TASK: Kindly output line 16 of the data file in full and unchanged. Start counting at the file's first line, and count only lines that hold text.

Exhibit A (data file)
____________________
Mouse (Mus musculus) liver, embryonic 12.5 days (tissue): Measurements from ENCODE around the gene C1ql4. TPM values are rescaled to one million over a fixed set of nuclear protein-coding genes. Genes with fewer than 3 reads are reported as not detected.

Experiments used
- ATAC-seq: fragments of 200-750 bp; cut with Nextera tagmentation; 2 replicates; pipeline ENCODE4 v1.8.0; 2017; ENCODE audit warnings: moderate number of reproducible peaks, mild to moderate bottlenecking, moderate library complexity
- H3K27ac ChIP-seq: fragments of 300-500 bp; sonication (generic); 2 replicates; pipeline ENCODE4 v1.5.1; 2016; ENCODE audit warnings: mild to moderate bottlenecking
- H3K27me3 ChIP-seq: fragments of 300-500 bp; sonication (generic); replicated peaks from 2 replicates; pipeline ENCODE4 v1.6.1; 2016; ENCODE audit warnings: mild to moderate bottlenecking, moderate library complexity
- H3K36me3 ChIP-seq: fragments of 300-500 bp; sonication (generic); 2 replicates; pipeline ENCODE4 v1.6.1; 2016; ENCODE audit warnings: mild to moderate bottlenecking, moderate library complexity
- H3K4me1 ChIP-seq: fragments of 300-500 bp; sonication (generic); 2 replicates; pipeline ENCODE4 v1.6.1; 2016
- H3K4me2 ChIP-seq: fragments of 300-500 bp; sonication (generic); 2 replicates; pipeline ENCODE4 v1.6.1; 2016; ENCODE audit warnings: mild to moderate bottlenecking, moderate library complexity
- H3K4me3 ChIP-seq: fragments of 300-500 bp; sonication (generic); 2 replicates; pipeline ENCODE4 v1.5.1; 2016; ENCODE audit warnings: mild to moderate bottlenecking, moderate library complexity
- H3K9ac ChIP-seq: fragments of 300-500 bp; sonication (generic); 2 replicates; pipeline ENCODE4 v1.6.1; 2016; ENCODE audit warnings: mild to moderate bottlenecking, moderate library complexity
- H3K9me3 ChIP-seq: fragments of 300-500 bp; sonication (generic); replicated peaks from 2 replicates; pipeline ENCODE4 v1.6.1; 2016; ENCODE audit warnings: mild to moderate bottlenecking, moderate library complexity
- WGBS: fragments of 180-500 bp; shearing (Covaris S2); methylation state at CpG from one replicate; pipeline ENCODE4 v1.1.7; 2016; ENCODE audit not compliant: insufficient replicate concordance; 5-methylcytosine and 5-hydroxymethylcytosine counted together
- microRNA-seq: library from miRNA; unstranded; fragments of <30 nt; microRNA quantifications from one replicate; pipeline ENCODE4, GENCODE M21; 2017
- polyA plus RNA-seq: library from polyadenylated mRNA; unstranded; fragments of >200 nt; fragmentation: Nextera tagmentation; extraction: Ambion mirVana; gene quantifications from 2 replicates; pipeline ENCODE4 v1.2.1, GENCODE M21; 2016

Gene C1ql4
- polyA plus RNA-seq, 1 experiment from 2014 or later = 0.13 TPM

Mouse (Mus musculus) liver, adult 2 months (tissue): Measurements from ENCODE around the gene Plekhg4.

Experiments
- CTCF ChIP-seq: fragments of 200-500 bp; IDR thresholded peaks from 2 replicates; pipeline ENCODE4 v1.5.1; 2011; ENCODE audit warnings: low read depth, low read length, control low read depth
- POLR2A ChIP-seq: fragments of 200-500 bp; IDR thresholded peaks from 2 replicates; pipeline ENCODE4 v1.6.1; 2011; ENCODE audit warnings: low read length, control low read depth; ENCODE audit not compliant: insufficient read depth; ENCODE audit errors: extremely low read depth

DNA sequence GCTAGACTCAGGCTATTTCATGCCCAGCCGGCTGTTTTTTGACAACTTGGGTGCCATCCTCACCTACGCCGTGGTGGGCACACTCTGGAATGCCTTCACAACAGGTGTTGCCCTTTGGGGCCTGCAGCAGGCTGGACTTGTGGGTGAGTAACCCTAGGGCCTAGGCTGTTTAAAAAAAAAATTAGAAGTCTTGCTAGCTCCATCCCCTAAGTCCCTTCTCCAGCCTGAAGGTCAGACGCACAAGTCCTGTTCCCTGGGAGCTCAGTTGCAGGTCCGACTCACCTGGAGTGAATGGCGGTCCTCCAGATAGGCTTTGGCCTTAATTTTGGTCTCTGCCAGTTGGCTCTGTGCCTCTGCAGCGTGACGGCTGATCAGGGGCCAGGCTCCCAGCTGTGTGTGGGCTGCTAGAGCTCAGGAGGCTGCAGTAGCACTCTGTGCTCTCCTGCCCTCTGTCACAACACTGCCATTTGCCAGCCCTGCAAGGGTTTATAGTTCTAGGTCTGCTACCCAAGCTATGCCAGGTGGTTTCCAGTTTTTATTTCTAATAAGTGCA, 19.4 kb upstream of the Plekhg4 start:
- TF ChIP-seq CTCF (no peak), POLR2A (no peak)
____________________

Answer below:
- polyA plus RNA-seq, 1 experiment from 2014 or later = 0.13 TPM